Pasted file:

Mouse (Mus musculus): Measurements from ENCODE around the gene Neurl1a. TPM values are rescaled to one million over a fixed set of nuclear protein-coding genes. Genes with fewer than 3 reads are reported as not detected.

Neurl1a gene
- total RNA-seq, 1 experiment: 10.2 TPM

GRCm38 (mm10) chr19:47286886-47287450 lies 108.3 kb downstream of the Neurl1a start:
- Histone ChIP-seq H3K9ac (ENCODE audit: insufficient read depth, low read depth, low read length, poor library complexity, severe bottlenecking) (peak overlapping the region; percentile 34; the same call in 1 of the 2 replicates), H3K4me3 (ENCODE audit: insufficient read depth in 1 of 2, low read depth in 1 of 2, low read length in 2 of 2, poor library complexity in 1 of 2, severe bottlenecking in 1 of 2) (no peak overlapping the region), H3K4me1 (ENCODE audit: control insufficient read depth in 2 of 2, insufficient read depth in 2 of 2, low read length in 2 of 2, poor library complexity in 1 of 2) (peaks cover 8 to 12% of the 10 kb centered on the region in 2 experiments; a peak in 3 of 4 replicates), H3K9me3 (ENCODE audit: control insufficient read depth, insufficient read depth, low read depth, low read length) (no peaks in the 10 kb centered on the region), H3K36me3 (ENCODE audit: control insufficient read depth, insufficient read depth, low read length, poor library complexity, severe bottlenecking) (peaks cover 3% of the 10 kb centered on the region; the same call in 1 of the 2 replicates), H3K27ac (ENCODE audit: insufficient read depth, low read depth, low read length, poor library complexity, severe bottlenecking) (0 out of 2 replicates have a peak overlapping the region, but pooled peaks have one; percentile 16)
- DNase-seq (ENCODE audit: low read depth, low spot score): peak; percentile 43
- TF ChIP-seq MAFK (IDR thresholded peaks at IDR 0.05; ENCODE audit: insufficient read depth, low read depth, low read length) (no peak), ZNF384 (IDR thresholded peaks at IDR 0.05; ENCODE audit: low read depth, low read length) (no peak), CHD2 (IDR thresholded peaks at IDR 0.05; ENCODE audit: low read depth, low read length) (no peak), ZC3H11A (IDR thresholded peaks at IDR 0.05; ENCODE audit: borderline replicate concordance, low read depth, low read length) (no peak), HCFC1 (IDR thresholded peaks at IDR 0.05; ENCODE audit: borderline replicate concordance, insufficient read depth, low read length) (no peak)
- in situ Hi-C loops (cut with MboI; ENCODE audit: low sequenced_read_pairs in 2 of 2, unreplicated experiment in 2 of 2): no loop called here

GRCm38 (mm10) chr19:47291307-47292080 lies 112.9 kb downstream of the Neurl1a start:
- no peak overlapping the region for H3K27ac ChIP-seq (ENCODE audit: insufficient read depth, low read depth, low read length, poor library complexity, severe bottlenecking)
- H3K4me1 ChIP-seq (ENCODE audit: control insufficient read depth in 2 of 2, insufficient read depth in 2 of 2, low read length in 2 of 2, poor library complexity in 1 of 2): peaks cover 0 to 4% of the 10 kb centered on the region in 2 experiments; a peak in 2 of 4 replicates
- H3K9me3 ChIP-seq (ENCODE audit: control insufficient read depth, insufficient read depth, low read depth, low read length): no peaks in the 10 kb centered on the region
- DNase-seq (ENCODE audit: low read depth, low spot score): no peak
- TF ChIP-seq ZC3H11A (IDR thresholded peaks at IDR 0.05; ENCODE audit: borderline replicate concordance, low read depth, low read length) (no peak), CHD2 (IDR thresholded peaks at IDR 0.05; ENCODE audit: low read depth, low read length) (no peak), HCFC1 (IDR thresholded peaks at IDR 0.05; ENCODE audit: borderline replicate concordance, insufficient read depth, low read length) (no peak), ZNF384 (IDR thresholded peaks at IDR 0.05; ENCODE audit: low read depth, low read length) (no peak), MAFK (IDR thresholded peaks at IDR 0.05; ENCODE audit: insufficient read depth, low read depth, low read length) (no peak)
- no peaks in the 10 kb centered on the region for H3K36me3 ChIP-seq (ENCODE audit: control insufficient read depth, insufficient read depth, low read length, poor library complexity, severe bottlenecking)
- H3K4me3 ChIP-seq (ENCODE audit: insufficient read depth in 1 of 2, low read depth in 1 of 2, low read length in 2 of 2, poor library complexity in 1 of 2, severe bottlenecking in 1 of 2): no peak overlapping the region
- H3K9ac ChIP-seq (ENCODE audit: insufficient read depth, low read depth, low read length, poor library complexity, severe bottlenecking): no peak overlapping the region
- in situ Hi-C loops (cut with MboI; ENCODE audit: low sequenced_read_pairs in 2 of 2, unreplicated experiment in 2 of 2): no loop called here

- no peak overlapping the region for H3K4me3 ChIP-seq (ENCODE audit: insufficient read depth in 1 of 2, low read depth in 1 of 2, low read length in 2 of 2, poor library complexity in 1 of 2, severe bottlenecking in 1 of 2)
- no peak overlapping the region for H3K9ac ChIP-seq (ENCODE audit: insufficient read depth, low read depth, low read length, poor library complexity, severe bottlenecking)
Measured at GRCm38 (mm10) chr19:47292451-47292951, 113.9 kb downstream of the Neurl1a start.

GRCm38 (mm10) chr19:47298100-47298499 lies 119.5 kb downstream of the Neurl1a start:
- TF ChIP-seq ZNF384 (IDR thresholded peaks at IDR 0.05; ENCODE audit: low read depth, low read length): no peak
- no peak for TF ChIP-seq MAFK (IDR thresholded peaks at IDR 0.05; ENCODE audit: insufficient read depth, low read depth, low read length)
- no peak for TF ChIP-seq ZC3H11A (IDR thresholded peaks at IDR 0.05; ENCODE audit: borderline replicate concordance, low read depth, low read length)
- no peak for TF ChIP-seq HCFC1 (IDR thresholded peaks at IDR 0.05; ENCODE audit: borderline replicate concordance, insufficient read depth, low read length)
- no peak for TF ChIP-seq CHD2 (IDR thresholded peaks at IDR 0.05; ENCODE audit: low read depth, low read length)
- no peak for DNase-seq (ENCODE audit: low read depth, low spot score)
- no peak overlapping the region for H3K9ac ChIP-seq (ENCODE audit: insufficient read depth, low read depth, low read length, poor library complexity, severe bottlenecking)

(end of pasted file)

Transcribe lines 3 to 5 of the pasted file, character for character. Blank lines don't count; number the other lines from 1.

- total RNA-seq, 1 experiment: 10.2 TPM

GRCm38 (mm10) chr19:47286886-47287450 lies 108.3 kb downstream of the Neurl1a start:
- Histone ChIP-seq H3K9ac (ENCODE audit: insufficient read depth, low read depth, low read length, poor library complexity, severe bottlenecking) (peak overlapping the region; percentile 34; the same call in 1 of the 2 replicates), H3K4me3 (ENCODE audit: insufficient read depth in 1 of 2, low read depth in 1 of 2, low read length in 2 of 2, poor library complexity in 1 of 2, severe bottlenecking in 1 of 2) (no peak overlapping the region), H3K4me1 (ENCODE audit: control insufficient read depth in 2 of 2, insufficient read depth in 2 of 2, low read length in 2 of 2, poor library complexity in 1 of 2) (peaks cover 8 to 12% of the 10 kb centered on the region in 2 experiments; a peak in 3 of 4 replicates), H3K9me3 (ENCODE audit: control insufficient read depth, insufficient read depth, low read depth, low read length) (no peaks in the 10 kb centered on the region), H3K36me3 (ENCODE audit: control insufficient read depth, insufficient read depth, low read length, poor library complexity, severe bottlenecking) (peaks cover 3% of the 10 kb centered on the region; the same call in 1 of the 2 replicates), H3K27ac (ENCODE audit: insufficient read depth, low read depth, low read length, poor library complexity, severe bottlenecking) (0 out of 2 replicates have a peak overlapping the region, but pooled peaks have one; percentile 16)